Underbite is a term for a dental disorder marked by lower teeth reaching further outward than the upper teeth. This disorder is often termed a malocclusion or prognathism of Class III.

Some cases of underbite can be complicated, which means that the lower teeth are extremely ahead. Many forms are milder, and almost not noticable.


An underbite is not just a cosmetic problem. Although some people can learn to live with mild cases, serious cases may cause problems with oral health, such as:

1. Difficulty chewing and biting food.

2. Experience difficulty enunciating certain letters.

3. Face and mouth pain due to jaw misalignment.

4. A droopy smile.


Many people are not born with their teeth perfectly aligned. In general, slightly misaligned teeth need no medical attention. But it can have great advantages to correct any problems, especially when it is serious.


Reverse Pull Face Mask– Very important part of your orthodontic treatment. A reverse pull headgear will help to move your upper jaw forward with growth, which is critical to do at a young age, thereby reducing or possibly eliminating the need for very involved jaw surgery later in life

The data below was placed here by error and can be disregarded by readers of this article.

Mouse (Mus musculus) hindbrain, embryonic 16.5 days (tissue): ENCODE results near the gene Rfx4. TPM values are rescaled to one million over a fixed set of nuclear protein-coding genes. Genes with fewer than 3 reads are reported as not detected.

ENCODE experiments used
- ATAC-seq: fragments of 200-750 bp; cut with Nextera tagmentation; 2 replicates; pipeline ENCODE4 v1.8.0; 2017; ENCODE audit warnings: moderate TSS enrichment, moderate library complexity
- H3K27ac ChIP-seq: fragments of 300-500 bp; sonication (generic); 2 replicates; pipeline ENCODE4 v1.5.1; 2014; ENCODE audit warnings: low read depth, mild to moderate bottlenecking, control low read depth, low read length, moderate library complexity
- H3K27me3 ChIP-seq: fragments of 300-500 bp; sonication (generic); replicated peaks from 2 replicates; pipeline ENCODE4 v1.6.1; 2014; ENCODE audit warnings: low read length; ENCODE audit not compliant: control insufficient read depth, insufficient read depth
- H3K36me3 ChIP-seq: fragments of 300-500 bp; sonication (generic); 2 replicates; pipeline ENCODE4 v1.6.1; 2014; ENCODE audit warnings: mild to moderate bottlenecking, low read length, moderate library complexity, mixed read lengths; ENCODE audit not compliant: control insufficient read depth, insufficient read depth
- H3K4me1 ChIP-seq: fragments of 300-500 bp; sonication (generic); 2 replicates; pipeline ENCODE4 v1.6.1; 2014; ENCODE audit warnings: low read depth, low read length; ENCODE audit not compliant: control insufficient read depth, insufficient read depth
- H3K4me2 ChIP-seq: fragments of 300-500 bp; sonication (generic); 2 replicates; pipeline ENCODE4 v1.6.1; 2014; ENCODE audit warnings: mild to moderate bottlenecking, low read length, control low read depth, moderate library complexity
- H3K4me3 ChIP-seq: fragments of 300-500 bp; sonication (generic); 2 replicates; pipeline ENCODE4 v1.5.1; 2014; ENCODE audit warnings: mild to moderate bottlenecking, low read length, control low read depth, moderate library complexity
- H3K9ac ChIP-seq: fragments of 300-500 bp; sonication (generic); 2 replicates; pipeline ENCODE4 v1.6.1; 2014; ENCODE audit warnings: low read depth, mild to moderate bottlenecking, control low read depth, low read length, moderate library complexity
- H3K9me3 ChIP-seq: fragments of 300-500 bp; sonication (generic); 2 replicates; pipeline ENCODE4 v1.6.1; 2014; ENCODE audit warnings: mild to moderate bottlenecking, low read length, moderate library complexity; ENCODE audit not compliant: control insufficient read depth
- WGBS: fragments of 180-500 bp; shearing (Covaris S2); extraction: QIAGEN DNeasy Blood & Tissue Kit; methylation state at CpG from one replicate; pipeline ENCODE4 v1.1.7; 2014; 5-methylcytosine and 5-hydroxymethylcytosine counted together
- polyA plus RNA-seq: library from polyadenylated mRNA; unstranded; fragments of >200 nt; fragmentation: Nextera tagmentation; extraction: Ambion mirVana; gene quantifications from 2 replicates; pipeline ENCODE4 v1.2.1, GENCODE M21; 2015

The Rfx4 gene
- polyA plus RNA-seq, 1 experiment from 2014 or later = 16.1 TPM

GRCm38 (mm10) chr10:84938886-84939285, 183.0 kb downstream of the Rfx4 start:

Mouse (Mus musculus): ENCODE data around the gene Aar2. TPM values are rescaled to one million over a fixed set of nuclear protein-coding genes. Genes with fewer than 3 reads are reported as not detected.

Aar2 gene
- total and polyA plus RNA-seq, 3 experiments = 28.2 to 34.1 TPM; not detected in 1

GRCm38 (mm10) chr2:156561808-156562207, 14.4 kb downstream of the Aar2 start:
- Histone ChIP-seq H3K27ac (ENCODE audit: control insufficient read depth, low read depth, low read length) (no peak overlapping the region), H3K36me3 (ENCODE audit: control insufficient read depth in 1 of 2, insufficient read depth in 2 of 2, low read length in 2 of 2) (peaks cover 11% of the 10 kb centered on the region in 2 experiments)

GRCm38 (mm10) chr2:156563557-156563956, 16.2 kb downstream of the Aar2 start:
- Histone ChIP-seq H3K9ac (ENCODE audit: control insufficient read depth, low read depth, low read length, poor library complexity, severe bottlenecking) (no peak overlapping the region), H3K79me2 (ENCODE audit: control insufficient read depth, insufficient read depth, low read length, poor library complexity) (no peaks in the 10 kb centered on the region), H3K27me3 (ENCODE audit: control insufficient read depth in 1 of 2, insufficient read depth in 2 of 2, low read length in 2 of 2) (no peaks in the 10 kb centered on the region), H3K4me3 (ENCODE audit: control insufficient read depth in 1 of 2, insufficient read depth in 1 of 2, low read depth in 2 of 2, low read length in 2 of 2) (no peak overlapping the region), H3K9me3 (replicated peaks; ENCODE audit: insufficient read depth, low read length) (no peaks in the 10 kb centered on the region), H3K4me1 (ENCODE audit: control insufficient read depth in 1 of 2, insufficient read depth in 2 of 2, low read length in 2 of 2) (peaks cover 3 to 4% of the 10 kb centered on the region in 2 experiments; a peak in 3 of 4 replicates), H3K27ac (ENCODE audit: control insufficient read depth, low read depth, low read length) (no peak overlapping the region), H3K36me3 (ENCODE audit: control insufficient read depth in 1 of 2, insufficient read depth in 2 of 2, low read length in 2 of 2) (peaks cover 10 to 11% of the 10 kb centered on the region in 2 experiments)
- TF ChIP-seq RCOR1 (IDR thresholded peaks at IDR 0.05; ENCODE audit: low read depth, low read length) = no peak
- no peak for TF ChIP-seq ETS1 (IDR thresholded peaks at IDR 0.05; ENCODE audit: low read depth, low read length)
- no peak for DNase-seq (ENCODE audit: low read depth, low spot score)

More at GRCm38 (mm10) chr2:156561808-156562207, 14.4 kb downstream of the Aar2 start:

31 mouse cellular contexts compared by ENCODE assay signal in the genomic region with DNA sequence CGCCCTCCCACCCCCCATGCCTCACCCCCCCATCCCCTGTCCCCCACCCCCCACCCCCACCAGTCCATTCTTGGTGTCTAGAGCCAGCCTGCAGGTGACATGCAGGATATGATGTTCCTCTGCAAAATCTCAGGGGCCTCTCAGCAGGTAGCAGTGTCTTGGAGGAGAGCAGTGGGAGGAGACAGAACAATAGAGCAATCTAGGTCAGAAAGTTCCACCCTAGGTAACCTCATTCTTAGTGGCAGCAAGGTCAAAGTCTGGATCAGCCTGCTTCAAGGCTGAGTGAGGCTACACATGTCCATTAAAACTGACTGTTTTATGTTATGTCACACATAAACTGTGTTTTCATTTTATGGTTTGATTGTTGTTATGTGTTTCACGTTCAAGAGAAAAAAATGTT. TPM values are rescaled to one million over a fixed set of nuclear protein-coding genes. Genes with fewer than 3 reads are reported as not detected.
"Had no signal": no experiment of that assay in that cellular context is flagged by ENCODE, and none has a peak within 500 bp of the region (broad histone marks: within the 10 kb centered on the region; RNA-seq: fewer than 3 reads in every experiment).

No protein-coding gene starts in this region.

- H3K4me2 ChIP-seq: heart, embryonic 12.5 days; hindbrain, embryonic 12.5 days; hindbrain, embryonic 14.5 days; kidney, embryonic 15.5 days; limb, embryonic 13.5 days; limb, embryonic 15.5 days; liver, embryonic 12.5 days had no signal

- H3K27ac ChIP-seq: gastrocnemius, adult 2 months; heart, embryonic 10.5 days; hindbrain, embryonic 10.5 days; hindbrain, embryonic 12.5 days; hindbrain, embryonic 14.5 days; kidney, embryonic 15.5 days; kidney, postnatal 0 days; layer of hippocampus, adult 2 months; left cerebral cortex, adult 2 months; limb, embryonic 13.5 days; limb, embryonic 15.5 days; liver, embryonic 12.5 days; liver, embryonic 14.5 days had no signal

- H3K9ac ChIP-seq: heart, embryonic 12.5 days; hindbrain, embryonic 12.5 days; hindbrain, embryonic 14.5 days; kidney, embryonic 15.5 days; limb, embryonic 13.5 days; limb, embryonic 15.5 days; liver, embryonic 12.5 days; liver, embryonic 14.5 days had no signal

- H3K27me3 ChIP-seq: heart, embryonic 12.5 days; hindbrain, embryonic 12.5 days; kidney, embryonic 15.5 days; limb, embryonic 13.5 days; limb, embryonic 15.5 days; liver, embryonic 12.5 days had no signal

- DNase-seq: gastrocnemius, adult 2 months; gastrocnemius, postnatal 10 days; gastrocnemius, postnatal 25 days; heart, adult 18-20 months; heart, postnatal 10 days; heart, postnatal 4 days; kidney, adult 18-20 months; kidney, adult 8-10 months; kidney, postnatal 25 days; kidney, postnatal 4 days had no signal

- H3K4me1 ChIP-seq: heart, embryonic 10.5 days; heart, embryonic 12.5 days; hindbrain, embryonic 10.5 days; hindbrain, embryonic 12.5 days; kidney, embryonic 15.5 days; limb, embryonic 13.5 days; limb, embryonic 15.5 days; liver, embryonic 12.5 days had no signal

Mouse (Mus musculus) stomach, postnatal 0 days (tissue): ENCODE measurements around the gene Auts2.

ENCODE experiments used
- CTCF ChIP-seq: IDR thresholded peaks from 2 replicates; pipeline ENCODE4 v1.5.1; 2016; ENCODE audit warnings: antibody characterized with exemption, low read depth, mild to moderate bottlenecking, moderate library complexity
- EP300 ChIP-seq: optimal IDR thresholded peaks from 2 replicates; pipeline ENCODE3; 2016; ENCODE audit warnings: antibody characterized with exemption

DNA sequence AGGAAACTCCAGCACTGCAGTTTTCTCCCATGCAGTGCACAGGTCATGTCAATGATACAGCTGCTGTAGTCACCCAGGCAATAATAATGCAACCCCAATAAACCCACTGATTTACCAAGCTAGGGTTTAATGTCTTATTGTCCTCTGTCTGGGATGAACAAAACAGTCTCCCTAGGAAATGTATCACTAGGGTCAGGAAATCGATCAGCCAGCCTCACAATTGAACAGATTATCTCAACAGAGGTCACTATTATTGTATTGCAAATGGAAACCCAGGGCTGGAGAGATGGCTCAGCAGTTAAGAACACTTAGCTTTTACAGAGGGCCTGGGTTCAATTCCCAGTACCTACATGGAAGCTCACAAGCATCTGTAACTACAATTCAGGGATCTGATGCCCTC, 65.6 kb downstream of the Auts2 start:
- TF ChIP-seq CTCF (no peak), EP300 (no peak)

Upper Jaw Expander – This system is put on the mouth roof and expanded as the treatment progresses each night. The upper and lower jaw are brought into line as the dental arch grows wider.

Chin Cap– This system wraps around the chin and lower jaw so that it does not develop and spread further.

Braces and veneers– Braces or veneers may be used to fix mild underbites.

By following the prescribed treatment plan cleaning your teeth becomes much easier. Your chances also decrease for tooth decay and gum disease. You may also notice that your teeth, jaws and face muscles are less stressed. Underbite correction may minimize the risk of losing a tooth, as well as the unpleasant symptoms of temporomandibular.

When there is no suitable alternative in any of those procedures, surgery can be done to fix the underbite. Generally, braces are required after holding the teeth in line before the mouth is modified. Bite injuries are more difficult to fix as the jaw is fully formed in adulthood, requiring surgery as an alternative over the non-surgical alternatives.